Slated for HBO Max and produced by Arrowverse developer Greg Berlanti, Kevin Smith’s adaptation of Strange Adventures is joining Batgirl and the Wonder Twins series on the scrap heap.

Source: Kevin Smith, YouTube

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Confirmation of this sudden development at DC came from Smith himself during his recent appearance on Hollywood Babble-On, when he revealed the Supergirl writer he was working on an episode with, Eric Carrasco, called the director to tell him the project was called off.

“I got a call the other day from Eric before all of this story broke and he was just like ‘Strange Adventures is officially dead,’ and I was like ‘What the f–k, are you serious?!’” said Smith. “I know we haven’t heard from them for a while, but I guess this goes in parts with the new moves with David Zaslav.”

Smith would lament, “It feels like what was once, to me, a promising future of we are going to see a bunch of DC stuff on HBO Max; MORE DC stuff than we would see theatrically, including s–t like Strange Adventures…gone! All of it is just f–king gone now.”

He added, “But good lord, I thought Strange Adventures being a [casualty] kind of made sense to me. Nobody necessarily knows these characters; it sounded like an expensive show.”

Discussing the plot of his episode, the Jay and Silent Bob creator revealed it entailed Jimmy Olsen being taken to Bizarro World where it’s gradually let on that something isn’t quite right about the Superman Jimmy deals with in that world.

Source: Superman The Animated Series, Kids WB!

Naturally, the poser Big Blue would turn out to be Bizarro in a twist that’s not a real shock but in a more amazing nugget, Smith was pursuing would-be 90s Man of Steel Nic Cage for the part, although Smith admits he never reached a point where that was a lock.

After his chat with Babble-On, he went to Twitter to demystify his experience of being attached to Strange Adventures and what the intent was for the Twilight Zone-style anthology show.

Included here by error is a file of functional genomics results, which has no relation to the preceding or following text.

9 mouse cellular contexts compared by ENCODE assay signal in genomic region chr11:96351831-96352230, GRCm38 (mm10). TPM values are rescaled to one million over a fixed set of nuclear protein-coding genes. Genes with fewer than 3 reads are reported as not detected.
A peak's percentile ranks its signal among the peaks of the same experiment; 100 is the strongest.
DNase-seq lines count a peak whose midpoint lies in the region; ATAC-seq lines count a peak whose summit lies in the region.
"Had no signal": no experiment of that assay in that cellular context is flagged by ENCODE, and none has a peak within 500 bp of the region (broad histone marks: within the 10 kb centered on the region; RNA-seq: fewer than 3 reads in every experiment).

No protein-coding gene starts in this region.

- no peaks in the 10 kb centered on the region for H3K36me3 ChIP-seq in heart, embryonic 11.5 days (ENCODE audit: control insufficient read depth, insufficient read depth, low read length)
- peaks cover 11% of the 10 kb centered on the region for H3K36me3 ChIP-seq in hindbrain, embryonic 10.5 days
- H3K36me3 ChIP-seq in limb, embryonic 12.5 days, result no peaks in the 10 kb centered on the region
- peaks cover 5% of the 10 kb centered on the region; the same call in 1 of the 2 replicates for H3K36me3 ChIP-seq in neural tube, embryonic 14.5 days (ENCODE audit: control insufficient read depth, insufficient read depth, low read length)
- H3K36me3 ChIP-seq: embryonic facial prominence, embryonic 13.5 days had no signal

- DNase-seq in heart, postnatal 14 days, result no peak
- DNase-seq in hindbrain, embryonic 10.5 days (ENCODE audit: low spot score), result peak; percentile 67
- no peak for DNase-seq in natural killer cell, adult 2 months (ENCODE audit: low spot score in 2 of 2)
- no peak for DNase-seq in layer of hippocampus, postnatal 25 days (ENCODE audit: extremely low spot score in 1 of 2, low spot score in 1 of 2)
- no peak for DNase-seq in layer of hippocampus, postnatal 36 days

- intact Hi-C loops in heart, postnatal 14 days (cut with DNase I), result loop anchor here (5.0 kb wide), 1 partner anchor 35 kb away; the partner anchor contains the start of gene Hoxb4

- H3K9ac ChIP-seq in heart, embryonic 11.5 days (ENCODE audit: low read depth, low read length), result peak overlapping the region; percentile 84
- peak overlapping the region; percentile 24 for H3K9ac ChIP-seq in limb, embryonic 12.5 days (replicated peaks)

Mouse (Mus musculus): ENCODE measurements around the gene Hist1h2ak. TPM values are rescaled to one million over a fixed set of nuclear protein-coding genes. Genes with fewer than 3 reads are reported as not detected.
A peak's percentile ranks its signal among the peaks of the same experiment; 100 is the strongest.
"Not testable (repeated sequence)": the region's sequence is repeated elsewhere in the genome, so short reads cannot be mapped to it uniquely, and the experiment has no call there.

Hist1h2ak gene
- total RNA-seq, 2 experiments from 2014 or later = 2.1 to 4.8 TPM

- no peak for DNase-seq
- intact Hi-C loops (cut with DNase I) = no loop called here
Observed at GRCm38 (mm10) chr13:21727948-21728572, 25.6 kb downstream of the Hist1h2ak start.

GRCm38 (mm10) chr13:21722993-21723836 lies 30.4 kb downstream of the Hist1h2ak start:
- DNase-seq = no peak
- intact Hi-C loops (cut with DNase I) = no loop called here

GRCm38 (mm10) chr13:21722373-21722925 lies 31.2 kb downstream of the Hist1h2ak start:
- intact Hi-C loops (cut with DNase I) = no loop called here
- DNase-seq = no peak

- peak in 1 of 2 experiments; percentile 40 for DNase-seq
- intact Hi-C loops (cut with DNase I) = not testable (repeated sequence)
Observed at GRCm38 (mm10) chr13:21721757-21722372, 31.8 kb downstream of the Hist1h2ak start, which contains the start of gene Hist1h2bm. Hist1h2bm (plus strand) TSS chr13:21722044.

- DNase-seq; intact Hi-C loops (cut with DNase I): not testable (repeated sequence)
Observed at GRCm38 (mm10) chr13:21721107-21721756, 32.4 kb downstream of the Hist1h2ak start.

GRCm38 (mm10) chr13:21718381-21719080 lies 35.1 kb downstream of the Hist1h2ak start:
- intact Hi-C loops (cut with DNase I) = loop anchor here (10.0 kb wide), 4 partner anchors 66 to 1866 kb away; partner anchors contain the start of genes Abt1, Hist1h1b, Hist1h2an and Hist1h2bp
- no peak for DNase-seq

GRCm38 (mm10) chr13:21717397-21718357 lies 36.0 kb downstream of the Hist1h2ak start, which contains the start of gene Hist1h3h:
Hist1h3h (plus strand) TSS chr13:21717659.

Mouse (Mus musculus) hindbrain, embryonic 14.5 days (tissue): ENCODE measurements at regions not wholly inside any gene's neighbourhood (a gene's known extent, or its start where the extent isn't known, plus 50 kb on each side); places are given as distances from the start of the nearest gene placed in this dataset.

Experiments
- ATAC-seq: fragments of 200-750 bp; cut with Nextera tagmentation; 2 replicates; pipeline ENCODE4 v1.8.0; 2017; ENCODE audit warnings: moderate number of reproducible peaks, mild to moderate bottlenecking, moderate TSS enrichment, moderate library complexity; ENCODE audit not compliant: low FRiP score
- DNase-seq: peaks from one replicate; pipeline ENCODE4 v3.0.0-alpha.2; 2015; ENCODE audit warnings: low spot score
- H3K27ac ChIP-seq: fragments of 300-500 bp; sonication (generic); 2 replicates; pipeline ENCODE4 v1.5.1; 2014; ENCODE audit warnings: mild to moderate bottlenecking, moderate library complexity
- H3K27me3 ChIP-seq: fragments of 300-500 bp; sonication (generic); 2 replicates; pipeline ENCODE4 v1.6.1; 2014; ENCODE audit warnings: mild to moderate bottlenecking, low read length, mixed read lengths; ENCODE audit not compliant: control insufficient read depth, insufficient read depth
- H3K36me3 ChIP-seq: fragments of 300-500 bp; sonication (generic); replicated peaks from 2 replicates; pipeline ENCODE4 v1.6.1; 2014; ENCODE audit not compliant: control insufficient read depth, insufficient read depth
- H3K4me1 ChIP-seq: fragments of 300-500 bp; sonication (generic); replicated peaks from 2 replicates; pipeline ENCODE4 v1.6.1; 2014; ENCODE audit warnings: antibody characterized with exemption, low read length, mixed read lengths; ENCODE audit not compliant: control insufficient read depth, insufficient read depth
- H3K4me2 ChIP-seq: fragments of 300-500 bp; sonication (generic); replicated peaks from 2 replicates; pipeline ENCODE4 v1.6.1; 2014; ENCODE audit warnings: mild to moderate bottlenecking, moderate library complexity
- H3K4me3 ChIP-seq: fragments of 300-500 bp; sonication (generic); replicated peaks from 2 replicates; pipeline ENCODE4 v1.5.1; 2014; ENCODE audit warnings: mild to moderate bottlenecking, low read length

Berlanti’s involvement, for one thing, had a few fans assuming it would tie into the Arrowverse somewhat, but Smith debunked that notion to assure everyone it was to be a standalone Elseworld affair.

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The whole point of the show, he explained, was to dig deeper into DC’s “toy box” and spotlight less-established characters on streaming while the movie-verse “did their thing.”

“Their idea was that [Superman], [Batman], [Wonder Woman], [Aquaman] are well-known, so they wanted to dig deeper in the toy box for other characters to play with while the movie folks did their thing,” Smith tweeted. “There were lots of characters we could reference but not show based on pre-existing plans of the movie division.”

Smith was aware of these precepts and fine with them. “Explained above. But in short, the show had parameters that were communicated before I accepted the gig, so I had no complaints about that,” he later posted.

Superman was off limits, a bummer of a fact Smith had to clarify wasn’t a malicious decision by the Toby Emmerich WarnerMedia regime to screw the fans. “It was less that and more what they were allowed to do with any DC characters based on the pre-existing movie division plans,” he explained.

“So if you like the movies, then this boots thing was good for you, not bad. They were preserving the movie versions while also exploring other DC comics,” he added.

So, like Peacemaker, it was going to be silhouettes and “boots” but no Henry Cavill if Superman appeared at all. Smith stresses this wasn’t his idea, just a studio mandate “we were *allowed* as regards Superman,” as each story was a standalone Showcase launching other characters.

Well, the launch was canceled on the tarmac. On the plus side, we can’t call it a failure, technically.

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    JB Augustine

    Writer, journalist, comic reader. I cover all things DC and Godzilla. Fan since Batman TAS was brand new. Favorite character is between Swamp Thing and Darkwing Duck.